Before taking over as chief executive of General Motors [fortune-stock symbol=”GM”], Mary Barra served as the automaker’s executive vice president of global product development, purchasing, and supply chain. The leap to the top job seems logical, but compared to her peers, Barra stands relatively alone. There just aren’t that many women at the top of the supply chain heap to begin with.
Women account for 37% of students enrolled in university supply chain courses, but only 5% of top-level supply chain positions at Fortune 500 companies are filled by women, according to SCM World, a research firm that studies corporate supply chains. In comparison, women hold 15% of all executive officer positions at Fortune 500 companies.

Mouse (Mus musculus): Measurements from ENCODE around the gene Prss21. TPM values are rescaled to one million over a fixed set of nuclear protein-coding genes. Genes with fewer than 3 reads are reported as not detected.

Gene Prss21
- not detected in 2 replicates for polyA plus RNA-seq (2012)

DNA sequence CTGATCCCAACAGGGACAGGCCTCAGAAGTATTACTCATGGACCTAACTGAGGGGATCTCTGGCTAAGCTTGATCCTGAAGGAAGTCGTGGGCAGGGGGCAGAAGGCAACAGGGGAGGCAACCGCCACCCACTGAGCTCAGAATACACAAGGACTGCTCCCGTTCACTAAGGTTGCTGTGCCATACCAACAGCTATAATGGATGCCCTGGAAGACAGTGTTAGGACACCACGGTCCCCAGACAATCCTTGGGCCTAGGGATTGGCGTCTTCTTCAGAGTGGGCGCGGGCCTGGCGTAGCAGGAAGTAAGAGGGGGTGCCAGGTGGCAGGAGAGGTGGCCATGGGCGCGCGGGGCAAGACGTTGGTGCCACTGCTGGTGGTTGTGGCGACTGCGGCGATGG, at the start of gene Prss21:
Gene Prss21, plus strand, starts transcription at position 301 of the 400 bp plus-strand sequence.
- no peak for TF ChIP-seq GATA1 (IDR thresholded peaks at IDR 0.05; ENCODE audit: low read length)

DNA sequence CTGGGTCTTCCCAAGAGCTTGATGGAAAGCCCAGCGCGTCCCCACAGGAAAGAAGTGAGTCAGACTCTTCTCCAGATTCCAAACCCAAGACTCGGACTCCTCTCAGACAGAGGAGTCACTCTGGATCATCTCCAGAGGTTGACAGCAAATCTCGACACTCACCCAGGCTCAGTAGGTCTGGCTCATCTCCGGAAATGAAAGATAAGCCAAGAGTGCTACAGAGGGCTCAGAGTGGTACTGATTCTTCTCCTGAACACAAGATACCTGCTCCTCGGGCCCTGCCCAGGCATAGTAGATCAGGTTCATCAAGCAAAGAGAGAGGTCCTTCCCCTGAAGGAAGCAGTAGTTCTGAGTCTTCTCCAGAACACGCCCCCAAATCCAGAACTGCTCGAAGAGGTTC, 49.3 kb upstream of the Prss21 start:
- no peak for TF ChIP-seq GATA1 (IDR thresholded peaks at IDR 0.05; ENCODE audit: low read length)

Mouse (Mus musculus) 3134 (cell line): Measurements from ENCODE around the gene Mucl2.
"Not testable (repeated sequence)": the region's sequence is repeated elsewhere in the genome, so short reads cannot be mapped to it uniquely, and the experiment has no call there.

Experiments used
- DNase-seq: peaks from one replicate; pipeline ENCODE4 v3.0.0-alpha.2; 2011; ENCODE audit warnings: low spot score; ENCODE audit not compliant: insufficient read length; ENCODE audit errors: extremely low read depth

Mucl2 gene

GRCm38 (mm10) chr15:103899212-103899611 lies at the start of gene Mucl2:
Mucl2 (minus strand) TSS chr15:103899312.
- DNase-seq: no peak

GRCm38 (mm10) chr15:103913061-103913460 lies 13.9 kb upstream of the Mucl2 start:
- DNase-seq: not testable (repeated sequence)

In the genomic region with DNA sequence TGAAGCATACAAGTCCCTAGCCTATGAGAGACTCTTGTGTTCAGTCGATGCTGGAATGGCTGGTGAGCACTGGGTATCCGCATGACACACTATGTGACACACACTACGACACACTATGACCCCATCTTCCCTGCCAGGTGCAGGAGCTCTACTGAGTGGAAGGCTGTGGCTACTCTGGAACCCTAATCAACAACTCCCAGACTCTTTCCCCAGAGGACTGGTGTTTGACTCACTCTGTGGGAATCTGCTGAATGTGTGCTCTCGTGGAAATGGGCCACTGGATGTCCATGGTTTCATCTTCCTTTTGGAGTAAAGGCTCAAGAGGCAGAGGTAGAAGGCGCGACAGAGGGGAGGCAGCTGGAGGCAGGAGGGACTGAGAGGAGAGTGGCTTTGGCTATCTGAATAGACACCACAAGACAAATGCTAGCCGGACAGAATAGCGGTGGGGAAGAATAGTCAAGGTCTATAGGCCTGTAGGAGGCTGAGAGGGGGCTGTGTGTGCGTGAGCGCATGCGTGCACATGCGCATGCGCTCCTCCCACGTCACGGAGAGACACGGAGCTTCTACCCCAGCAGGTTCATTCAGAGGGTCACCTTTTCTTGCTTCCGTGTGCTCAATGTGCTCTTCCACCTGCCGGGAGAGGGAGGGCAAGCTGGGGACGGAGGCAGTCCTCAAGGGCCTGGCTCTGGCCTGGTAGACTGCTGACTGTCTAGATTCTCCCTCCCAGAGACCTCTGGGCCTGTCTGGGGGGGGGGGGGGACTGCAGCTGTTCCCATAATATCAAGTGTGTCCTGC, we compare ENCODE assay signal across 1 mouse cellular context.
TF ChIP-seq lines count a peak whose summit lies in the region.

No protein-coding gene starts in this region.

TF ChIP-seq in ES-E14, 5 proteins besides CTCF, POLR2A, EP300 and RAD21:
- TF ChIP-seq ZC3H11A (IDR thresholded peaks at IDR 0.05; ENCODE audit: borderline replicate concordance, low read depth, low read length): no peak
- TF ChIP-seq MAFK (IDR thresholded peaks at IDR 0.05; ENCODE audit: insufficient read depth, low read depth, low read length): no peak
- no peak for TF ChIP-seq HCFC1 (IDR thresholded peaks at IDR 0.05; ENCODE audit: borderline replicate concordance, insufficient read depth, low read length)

Getting more women atop supply chain management is a major part of getting more women into the C-suite, says Beth Ford, executive vice president and chief supply chain and operations officer at Land O’Lakes…
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